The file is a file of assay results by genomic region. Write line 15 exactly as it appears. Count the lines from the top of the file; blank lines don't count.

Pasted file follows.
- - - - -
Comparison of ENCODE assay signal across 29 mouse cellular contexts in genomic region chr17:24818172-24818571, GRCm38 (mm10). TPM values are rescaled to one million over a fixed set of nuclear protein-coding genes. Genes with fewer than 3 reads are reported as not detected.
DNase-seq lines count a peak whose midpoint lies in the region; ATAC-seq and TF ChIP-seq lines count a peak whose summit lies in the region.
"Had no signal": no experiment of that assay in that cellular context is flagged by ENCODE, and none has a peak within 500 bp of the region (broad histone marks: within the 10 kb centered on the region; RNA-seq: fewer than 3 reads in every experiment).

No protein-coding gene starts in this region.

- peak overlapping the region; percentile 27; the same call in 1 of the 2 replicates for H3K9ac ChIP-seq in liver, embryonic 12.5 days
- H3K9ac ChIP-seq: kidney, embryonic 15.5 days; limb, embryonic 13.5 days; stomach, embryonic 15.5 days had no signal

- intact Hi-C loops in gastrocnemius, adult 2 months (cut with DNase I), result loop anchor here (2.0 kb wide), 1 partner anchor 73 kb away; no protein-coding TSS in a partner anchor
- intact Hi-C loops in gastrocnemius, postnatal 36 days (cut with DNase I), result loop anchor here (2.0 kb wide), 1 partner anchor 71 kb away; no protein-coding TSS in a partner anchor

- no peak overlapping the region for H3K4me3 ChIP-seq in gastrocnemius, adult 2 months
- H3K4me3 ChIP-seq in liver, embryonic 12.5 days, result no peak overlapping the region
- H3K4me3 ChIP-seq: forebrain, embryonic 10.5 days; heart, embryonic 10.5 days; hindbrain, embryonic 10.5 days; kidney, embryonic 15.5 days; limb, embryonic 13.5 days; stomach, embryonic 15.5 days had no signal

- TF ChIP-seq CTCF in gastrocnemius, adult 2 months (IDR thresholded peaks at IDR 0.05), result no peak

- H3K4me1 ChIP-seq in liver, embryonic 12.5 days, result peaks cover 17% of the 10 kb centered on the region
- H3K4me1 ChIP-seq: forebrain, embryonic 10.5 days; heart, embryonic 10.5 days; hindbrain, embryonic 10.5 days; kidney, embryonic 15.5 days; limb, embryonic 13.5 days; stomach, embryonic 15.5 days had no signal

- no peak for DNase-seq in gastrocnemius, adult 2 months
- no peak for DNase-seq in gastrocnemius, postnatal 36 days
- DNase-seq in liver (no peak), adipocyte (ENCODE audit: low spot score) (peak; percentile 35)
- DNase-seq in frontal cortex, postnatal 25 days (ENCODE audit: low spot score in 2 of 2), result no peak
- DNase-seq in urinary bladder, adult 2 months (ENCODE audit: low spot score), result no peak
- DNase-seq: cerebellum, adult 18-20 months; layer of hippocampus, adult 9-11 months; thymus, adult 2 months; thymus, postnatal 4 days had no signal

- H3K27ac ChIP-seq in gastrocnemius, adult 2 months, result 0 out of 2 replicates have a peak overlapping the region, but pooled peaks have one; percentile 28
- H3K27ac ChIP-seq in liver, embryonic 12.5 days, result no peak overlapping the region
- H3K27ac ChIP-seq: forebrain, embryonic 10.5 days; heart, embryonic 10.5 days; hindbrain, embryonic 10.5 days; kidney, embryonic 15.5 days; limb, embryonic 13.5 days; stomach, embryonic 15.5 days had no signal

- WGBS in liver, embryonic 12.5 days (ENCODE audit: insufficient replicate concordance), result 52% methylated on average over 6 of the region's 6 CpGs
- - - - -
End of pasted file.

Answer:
- no peak for DNase-seq in gastrocnemius, adult 2 months